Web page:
I have 195 watts of solar to run my boat - nearly never run the engine. The boat includes a Norcold refrigerator/freezer and a Blue Sky regulator - both took re-engineering to make them work because of terrible designs - I would recommend neither unit unless you were prepared to make electrical changes.
See shearwater-sailing.com for lots of details under Gemini Restoration and Solar Power
I am researching the alternatives for renewable power but have none as yet. I am interested in the question of whether the 195 watts is at 12vdc or 24vdc as watts are voltage independant. What am I missing?
sorry for the confusion. No you are not missing anything. What I was meaning is taking it back to what amperage your will see going into your batteries. As in are you Running one 195w panel rated 24v nominal) to a 12v system using the 24/12 controller + the MMPT for a little boost. Or are the panels being used, a combination of 12v panels to give you the 195w. Also if so are the panels wired up in series or parallel?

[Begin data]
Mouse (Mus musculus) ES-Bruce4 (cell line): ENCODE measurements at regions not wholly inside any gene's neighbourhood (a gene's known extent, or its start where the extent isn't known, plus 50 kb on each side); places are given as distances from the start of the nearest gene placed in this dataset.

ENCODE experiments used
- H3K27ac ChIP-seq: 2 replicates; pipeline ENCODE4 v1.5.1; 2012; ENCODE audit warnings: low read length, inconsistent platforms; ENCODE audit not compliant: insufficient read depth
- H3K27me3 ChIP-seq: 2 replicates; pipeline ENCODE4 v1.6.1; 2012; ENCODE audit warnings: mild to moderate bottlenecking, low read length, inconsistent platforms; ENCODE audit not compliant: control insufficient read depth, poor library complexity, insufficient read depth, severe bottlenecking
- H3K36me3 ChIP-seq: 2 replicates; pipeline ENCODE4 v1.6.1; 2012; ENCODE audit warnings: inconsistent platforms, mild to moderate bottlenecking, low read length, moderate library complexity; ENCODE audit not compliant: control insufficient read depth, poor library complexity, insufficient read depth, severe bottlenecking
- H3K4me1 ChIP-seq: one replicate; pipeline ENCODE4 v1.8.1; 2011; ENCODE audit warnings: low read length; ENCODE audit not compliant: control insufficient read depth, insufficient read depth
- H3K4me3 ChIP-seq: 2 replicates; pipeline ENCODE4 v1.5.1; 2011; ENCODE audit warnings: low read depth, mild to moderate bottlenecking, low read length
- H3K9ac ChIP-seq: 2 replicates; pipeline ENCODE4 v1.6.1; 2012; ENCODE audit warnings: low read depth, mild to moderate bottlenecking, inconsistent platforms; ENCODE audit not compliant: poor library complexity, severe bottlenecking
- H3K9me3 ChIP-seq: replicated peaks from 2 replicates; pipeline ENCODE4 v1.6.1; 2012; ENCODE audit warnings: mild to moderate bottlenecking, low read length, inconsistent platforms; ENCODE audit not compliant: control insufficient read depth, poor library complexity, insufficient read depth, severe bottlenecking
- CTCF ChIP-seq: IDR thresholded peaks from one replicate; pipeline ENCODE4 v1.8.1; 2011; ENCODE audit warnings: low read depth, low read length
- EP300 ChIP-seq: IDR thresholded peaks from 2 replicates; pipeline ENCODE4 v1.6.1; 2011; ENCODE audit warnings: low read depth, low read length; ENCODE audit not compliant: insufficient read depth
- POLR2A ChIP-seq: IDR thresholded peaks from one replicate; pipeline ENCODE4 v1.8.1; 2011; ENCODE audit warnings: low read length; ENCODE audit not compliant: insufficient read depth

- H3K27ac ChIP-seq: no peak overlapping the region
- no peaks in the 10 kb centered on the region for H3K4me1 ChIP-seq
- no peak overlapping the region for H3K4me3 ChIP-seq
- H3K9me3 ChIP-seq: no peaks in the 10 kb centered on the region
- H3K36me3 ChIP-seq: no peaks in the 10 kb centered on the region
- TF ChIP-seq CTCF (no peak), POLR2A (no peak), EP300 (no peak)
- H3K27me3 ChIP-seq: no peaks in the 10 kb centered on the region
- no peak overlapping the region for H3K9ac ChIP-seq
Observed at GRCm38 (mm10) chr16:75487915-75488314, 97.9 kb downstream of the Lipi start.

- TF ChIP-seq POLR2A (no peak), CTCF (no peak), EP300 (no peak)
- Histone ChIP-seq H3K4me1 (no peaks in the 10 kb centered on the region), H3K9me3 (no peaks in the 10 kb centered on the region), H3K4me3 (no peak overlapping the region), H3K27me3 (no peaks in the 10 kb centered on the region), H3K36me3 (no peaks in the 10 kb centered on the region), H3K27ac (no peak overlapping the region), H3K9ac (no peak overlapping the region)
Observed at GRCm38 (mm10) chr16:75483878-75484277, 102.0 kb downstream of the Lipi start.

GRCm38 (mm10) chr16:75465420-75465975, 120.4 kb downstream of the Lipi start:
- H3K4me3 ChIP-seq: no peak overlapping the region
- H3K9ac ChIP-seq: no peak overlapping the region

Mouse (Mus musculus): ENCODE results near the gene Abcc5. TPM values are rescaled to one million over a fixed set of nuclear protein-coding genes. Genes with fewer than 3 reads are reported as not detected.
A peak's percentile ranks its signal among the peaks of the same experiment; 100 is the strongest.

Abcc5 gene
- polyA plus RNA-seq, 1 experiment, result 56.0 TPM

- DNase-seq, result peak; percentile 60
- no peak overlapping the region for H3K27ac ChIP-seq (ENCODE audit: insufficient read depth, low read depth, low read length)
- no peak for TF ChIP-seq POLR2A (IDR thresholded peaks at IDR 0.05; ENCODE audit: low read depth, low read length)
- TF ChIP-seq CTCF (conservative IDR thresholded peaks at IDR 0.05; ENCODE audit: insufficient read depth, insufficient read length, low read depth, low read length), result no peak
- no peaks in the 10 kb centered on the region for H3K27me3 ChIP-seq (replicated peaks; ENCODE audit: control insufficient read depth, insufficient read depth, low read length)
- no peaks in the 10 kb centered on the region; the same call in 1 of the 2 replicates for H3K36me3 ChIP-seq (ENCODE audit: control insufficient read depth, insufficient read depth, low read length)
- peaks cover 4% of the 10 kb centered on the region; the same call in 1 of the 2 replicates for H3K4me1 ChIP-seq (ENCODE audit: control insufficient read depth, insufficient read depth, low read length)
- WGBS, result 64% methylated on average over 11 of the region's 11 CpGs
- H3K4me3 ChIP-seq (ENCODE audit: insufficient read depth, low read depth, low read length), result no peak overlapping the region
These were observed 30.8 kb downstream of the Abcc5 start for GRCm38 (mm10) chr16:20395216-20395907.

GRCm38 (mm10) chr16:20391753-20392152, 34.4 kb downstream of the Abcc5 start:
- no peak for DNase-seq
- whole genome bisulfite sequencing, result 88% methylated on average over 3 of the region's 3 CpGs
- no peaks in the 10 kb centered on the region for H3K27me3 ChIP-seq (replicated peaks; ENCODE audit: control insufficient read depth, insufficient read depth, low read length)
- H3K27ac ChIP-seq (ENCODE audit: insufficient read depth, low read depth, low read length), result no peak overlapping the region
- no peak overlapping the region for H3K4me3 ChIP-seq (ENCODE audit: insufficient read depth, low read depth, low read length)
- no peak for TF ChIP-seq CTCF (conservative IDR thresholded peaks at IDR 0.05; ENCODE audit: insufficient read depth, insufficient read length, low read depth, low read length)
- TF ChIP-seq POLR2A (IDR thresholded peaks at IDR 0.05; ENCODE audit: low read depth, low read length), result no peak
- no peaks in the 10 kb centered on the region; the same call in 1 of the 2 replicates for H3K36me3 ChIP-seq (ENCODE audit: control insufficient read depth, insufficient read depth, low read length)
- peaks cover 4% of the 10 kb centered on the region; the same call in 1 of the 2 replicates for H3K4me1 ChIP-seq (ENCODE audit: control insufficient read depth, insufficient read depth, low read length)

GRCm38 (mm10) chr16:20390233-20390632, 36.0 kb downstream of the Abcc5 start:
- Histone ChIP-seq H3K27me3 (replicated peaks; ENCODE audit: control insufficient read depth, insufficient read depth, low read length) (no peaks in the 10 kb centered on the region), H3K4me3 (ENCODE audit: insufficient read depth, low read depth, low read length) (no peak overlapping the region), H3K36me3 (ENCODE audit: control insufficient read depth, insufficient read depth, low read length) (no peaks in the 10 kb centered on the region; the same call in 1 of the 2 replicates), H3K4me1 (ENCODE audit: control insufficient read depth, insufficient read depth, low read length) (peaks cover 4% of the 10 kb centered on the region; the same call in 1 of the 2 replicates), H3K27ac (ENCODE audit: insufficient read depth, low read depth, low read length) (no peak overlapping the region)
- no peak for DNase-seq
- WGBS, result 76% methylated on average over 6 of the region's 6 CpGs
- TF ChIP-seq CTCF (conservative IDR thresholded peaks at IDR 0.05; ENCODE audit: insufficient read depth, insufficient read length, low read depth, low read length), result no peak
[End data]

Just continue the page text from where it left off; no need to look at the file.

I would recommend a combination of both and here is why. The 230 watts of solar is fine, operates all electronic equipment fine with current to spare. Even after an evening of TV, DVD watching our batteries are recharged by noon. We added a 400 watt wind generator 2 years ago to supplement the solar for sunless days. This turned out to be a wise decision. Last summer we made a 200 mile offshore passage with night sailing. The wind generator was able to power all the electronics and navigation lights (LED). We set the radar up to go into standby every few minutes to save power. The point is if you sail at night, solar does not work and wind does. The first year we installed the wind generator we had 5 days of rain, stuck in an anchorage during our vacation. Glad we had the wind generator.